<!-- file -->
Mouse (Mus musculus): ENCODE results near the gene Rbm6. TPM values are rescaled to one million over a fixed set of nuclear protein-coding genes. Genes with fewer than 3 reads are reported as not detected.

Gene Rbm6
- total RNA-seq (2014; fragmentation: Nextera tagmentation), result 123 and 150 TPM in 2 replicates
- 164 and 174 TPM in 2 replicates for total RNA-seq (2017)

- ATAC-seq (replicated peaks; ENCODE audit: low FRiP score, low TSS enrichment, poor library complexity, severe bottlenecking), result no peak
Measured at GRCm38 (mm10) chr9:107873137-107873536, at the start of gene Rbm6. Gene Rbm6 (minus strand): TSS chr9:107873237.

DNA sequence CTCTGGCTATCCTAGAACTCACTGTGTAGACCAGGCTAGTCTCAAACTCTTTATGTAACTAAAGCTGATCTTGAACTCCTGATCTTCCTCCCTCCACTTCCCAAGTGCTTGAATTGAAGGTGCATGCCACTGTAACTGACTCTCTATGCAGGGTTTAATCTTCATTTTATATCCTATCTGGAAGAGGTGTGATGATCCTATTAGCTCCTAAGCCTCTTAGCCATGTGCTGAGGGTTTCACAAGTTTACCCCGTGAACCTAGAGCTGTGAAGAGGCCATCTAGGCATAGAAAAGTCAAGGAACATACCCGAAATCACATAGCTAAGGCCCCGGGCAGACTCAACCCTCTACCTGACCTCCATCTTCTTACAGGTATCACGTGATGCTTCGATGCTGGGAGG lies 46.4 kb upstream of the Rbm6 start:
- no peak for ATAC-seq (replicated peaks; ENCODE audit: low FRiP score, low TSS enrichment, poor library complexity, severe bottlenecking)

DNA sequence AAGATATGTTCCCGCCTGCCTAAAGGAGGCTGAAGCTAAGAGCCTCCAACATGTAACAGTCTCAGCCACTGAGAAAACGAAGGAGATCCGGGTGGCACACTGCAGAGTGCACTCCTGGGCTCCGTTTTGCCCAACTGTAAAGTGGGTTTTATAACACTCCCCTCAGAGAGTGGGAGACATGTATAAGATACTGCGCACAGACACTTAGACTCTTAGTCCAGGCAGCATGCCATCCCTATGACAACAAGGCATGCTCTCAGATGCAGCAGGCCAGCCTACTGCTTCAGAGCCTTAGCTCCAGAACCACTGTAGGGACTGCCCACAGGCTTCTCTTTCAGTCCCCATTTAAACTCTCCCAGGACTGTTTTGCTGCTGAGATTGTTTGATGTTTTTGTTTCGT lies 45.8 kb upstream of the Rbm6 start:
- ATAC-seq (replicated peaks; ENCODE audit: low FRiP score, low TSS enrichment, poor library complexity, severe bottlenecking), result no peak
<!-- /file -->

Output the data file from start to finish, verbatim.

Mouse (Mus musculus): ENCODE results near the gene Rbm6. TPM values are rescaled to one million over a fixed set of nuclear protein-coding genes. Genes with fewer than 3 reads are reported as not detected.

Gene Rbm6
- total RNA-seq (2014; fragmentation: Nextera tagmentation), result 123 and 150 TPM in 2 replicates
- 164 and 174 TPM in 2 replicates for total RNA-seq (2017)

- ATAC-seq (replicated peaks; ENCODE audit: low FRiP score, low TSS enrichment, poor library complexity, severe bottlenecking), result no peak
Measured at GRCm38 (mm10) chr9:107873137-107873536, at the start of gene Rbm6. Gene Rbm6 (minus strand): TSS chr9:107873237.

DNA sequence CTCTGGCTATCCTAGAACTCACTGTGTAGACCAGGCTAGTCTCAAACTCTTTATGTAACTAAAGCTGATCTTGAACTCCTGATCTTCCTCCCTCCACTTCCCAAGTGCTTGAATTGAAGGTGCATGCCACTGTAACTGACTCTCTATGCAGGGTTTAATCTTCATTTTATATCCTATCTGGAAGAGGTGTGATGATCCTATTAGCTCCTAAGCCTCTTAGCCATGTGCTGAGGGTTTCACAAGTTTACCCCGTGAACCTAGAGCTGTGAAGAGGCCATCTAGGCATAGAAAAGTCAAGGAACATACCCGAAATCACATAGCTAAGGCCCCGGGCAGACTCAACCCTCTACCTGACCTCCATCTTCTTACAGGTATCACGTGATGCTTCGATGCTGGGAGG lies 46.4 kb upstream of the Rbm6 start:
- no peak for ATAC-seq (replicated peaks; ENCODE audit: low FRiP score, low TSS enrichment, poor library complexity, severe bottlenecking)

DNA sequence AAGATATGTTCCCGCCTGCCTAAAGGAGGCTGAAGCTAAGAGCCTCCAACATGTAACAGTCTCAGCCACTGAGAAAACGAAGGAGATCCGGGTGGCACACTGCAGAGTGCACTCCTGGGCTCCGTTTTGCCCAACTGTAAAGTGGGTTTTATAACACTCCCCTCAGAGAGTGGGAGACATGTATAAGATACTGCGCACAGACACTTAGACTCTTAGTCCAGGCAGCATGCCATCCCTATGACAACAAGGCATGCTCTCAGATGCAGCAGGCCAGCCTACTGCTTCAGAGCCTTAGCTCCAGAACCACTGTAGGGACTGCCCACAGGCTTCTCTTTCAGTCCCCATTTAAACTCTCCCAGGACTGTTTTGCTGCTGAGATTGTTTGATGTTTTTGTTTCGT lies 45.8 kb upstream of the Rbm6 start:
- ATAC-seq (replicated peaks; ENCODE audit: low FRiP score, low TSS enrichment, poor library complexity, severe bottlenecking), result no peak